Three Strikes System In Australia 'Too Costly' For Industry; Seems Piracy Not Such A Massive Problem After All
from the kangaroo-courts dept
It was evident when the "three strikes" or "graduated response" was first proposed in France back in 2009 that it was a really bad idea. After all, in its crudest form, it cuts people off from what has become a necessity for modern life -- the Internet -- simply because they are accused of copyright infringement, an area of law that is notoriously full of uncertainties. Given that inauspicious start, it's no surprise that over the years, the three strikes system has failed everywhere, with some of the early adopters either dropping it, or putting it on hold. No wonder, then, that a latecomer, Australia, is also having problems with implementing the approach, as this report from c|net makes clear:
A three strikes scheme to track down individual pirates and send them warning letters about their downloading habits has been all but quashed, after rights holders and ISPs decided that manually targeting and contacting downloaders would be too costly.
However, as in the US, where the "six strikes" scheme is also flailing, the Australian copyright industry has no intention of seizing this opportunity to move on from this punitive approach. Instead, it wants to make it worse by automating the process. Village Roadshow Co-CEO Graham Burke, who Techdirt wrote about back in 2014, is quoted as saying:
"When automation occurs, instead of costing AU$16 or AU$20 a notice [about US$12 or US$15], which is just prohibitive, it will cost cents per notice," he said. "In other words, the ISPs will have an automated system that can be done simply, as opposed to at the moment it's manual."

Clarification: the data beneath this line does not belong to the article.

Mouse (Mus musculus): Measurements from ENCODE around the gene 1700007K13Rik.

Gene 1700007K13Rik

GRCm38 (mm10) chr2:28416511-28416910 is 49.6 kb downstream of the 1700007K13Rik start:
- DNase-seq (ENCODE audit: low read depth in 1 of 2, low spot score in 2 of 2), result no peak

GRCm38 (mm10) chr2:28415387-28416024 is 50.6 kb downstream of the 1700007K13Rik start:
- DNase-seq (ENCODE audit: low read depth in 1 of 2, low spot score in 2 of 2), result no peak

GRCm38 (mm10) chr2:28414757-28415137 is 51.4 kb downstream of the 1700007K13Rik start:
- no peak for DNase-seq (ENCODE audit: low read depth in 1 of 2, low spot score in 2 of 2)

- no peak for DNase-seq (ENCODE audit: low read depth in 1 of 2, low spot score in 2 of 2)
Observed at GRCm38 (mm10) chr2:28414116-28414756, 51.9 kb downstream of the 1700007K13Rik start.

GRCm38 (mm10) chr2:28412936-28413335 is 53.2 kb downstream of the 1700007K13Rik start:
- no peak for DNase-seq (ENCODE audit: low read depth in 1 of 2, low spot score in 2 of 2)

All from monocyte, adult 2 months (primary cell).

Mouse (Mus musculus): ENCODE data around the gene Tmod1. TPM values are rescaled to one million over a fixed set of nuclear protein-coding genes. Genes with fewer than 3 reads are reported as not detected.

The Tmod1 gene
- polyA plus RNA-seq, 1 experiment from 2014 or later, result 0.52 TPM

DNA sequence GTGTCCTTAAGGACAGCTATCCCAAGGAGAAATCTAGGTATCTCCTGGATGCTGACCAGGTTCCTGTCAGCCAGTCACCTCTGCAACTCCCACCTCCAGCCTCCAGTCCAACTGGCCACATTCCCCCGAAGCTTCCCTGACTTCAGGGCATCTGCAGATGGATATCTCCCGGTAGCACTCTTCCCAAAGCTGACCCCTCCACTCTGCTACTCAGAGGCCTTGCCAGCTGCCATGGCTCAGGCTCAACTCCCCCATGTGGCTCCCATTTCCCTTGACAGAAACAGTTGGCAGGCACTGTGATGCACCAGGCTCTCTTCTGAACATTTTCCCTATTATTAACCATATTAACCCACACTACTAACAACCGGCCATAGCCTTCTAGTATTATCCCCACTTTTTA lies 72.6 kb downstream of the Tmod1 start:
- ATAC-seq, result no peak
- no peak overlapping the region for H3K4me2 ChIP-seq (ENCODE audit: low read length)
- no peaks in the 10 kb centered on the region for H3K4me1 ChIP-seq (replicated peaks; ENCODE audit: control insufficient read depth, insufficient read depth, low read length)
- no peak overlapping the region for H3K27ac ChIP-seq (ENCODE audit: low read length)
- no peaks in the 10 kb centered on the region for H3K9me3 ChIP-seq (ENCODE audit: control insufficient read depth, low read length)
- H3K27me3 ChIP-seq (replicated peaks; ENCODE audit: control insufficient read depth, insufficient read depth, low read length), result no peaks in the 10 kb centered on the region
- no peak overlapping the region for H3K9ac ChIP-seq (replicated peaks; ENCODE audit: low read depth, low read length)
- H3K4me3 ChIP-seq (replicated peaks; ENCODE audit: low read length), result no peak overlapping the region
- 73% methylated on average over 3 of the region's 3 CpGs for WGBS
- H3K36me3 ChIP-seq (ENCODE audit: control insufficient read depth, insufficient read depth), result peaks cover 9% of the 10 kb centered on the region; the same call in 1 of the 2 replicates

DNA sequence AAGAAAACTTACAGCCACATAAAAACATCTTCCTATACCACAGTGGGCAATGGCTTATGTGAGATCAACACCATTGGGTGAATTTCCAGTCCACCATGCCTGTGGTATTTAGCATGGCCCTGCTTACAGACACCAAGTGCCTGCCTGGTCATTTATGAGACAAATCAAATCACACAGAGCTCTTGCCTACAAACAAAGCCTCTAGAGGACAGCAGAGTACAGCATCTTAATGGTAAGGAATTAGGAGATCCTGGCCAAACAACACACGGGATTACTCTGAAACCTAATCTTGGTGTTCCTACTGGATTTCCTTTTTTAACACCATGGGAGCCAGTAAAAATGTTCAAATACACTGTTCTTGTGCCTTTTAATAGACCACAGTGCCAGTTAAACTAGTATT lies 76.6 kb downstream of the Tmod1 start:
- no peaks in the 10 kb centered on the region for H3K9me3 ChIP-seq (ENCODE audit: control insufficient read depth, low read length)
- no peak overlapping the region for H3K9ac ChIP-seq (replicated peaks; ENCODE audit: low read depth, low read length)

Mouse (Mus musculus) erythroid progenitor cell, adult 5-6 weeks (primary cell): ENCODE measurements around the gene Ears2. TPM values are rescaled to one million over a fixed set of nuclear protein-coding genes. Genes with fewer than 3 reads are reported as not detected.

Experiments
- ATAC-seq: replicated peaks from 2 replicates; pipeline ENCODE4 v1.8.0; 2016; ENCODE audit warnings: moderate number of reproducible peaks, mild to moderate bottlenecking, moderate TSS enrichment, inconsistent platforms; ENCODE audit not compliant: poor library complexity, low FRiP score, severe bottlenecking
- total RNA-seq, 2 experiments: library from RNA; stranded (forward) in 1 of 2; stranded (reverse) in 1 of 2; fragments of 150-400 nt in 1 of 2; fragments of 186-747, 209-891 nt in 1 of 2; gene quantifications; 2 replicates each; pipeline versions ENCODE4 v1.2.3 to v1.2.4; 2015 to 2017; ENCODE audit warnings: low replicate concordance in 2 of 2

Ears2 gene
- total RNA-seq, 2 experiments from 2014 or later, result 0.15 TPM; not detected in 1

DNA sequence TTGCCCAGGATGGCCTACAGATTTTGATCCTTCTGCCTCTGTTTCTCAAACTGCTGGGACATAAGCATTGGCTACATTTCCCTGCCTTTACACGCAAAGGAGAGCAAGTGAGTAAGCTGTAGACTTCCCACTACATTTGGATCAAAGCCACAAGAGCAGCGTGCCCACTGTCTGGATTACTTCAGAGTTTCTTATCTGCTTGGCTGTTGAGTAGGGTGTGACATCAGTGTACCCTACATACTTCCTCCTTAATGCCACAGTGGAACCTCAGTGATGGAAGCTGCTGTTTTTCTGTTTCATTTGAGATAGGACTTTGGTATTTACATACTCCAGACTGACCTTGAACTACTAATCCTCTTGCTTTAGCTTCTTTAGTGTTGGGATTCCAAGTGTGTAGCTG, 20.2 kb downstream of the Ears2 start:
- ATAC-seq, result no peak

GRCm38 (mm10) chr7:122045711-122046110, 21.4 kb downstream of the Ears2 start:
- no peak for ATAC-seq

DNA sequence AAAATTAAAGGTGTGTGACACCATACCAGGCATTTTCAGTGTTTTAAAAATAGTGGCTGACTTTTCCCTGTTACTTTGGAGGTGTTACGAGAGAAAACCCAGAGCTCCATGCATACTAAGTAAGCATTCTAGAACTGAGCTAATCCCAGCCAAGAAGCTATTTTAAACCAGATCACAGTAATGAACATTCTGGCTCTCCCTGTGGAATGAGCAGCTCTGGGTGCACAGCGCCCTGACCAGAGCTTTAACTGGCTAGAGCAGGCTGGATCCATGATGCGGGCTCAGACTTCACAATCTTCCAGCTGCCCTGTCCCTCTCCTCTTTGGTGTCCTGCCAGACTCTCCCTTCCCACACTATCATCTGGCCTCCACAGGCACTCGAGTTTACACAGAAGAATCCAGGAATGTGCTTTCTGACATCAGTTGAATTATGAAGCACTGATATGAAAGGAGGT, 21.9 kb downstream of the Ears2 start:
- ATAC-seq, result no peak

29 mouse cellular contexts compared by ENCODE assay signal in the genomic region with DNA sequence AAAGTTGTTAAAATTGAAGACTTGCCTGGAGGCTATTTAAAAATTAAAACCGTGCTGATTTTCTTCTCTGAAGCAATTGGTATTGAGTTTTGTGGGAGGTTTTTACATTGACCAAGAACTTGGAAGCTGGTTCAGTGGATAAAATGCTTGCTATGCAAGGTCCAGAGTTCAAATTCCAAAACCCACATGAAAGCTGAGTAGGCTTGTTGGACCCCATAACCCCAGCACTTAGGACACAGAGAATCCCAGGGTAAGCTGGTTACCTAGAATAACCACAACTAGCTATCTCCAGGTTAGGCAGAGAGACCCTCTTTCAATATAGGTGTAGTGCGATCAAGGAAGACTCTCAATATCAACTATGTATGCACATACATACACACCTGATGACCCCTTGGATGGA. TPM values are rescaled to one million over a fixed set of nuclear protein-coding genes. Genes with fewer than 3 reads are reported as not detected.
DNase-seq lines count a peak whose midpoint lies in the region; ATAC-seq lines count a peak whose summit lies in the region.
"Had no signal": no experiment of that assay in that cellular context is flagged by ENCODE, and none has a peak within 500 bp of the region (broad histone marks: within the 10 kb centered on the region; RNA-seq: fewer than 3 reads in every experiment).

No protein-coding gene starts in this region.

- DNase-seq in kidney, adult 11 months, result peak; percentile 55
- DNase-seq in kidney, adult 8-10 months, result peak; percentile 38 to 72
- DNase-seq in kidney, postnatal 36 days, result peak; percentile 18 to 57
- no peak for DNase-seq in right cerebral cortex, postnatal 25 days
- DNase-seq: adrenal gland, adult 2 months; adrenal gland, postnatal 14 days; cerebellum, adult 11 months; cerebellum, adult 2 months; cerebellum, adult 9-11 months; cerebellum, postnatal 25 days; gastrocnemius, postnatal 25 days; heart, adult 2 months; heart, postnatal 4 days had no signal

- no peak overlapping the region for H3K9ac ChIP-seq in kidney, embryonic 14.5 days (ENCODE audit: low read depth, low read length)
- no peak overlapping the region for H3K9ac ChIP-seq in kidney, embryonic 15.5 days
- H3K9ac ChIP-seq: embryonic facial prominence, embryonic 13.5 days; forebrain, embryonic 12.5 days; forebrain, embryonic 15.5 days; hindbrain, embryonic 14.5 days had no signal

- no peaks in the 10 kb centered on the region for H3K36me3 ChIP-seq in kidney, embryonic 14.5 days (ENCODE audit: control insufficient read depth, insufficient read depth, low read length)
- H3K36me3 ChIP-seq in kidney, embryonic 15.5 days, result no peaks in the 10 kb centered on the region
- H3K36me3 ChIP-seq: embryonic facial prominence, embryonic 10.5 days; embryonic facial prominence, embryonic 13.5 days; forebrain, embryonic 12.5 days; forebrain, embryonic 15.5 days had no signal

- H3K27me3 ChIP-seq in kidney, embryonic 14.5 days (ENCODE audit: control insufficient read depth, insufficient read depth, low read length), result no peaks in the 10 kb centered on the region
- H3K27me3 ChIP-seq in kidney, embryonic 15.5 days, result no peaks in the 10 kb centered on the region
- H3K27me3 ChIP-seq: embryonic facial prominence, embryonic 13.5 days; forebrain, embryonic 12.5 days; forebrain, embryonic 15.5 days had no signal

Of course, an automated system is likely to be plagued by false positives even more than one operated by humans. The much lower cost involved -- cents rather than dollars per letter -- means that there will be no economic incentive to check for these in order to keep the numbers down, which are likely to balloon as a result. In other words, it seems clear that the three strikes system in Australia is about to get much worse -- and it was bad to begin with.
But there is one piece of positive news to emerge from this story. The Australian copyright industry says that it is not worth pursuing alleged copyright infringement cases unless the three strikes system costs almost nothing to use. Clearly, then, the real scale of the losses caused by online piracy is nowhere near as great as companies love to claim, otherwise basic economics would push them to use even a manual system. That's yet another reason to get rid of the flawed and disproportionate graduated response.